Palestine, now a footnote

The Israel-UAE friendship shows how the substantive political issues of the Palestinian people have withered away

Updated - August 25, 2020 09:56 am IST

Published - August 25, 2020 12:15 am IST

Tel Aviv City Hall is lit up with the flags of the United Arab Emirates and Israel as the countries announced they would be establishing full diplomatic ties, in Tel Aviv, Israel, on Aug. 13, 2020.

Tel Aviv City Hall is lit up with the flags of the United Arab Emirates and Israel as the countries announced they would be establishing full diplomatic ties, in Tel Aviv, Israel, on Aug. 13, 2020.

In an agreement brokered by the U.S., Israel and the United Arab Emirates (UAE) have agreed to establish full diplomatic relations. This is a historic moment for Israel. For a long time, Israel was a state that no country in West Asia was to recognise, negotiate with or broker a peace with until statehood was granted to the Palestinians. However, Israel managed to achieve full diplomatic relations with Egypt in 1979 and then with Jordan in 1994. This is the third significant win for Israeli foreign policy where it has managed to keep the precondition of Palestinian statehood off the table and establish full diplomatic ties.

An unconventional statesman

Soon after U.S. President Donald Trump announced the joint statement from Washington, the Prime Minister of Israel, Benjamin Netanyahu, said it was a “historic day”. This sudden development has surprised the world of diplomacy. Mr. Netanyahu has been an unconventional politician. He has always been convinced that Israel can achieve peace with the Arab states on its own terms, without using the old-school formula of ‘land for peace’. His Gulf diplomacy began a few years ago. He sought the participation of Israeli sports teams in international tournaments held in the UAE. The Israeli Culture and Sports Minister, Miri Regev, visited Abu Dhabi on an official state visit in 2018. On an invitation from the U.S., Mr. Netanyahu met Arab leaders at a conference in Warsaw in 2019. A video of this meeting, leaked by the Prime Minister’s Office, showed Ministers of the Gulf countries defending Israel while speaking about the Iran issue.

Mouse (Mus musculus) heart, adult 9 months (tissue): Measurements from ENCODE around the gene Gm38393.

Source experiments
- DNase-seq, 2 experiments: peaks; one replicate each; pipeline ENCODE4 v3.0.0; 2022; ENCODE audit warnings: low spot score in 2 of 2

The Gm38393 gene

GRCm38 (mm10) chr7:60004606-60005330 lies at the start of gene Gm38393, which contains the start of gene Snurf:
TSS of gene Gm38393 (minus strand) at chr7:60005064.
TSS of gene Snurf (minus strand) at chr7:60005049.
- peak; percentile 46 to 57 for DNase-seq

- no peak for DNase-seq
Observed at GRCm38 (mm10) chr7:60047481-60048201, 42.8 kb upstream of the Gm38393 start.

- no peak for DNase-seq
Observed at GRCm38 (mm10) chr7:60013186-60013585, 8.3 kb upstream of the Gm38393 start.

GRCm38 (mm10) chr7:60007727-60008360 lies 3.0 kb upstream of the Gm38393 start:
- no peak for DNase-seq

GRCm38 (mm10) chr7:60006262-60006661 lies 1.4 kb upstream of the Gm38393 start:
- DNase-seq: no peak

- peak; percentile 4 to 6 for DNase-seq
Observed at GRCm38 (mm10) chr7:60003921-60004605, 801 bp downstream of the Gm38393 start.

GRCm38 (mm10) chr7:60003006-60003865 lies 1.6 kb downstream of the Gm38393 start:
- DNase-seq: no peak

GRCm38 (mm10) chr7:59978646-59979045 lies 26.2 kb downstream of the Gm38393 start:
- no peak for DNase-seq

Indeed, it is the Iran factor that has facilitated this friendship between Israel and the UAE. In fact, since the time Mr. Netanyahu announced that he would extend Israeli sovereignty over parts of the West Bank, there has been rhetoric against it. But because of Iran’s rising regional influence, the UAE considers full diplomatic ties with Israel acceptable. Iran has sustained its nuclear ambitions and has been politically resilient despite regional and international coercion. Also, led by Saudi Arabia, the Gulf monarchies have been making desperate attempts to have a strategy with the U.S. and Israel for maintaining the status quo.

This diplomatic win comes for Mr. Netanyahu in the middle of a legitimacy crisis. He has been facing protests from the public in Jerusalem for more than a month. In the middle of the COVID-19 pandemic, thousands of Israelis have been demanding his resignation. The Jewish diaspora in the U.S. has also protested against him in solidarity with the Jews at home. In addition, he stands on trial on charges of fraud, bribery and breach of trust. Just when everything appeared to be out of control, he has surprised his supporters with this major diplomatic breakthrough. What makes this victory sweeter for him is the vindication of his decade-long policy that Israel will achieve peace on its own terms instead of making compromises and painful concessions.

Palestine, a non-issue in the region

The substantive political issues of the Palestinian people have withered away. For a long time, the Palestinian issue has become a non-issue in the region. When she got the news of Israel-UAE deal, Hanan Ashrawi, member of the executive committee of the Palestine Liberation Organization, tweeted: “We are nobody’s fig leaf!” She also tweeted to the UAE leader, Mohamed Bin Zayad, “May you never experience the agony of having your country stolen... May you never be sold out by your ‘friends’.”

The question of Palestine was not a precondition or part of the deal that Egypt signed with Israel in 1979. Under Gamal Abdul Nasser’s leadership, Egypt was the leader of the Arab world, but after Nasserism and the wars in 1967 and 1973, it realised that it did not have enough leverage to compel Israel to accept the two-state solution. This was the case with Jordan too, when it established full bilateral ties with Israel in 1994 leaving the Palestinian cause in the hands of Yasser Arafat.

The Palestinian issue is a non-issue for the Arab rulers because it is not an existential matter. There is solidarity among the Arab people with the Palestinians, but that’s about it. The ruling class is not accountable to the public as most of the Arab rulers are not democratically elected and often make decisions depending on the situation in the region. That’s how the Iranian factor has moved them closer to Israel. Yasser Arafat was right in believing that it is childish for the Palestinians to sit behind the autocratic Arab leaders. The agreement shows that the Palestinian national movement needs to be reawakened, but there is no Arafat to lead it.

Khinvraj Jangid is Associate Professor and Director, Centre for Israel Studies, OP Jindal Global University, Sonipat. Email:

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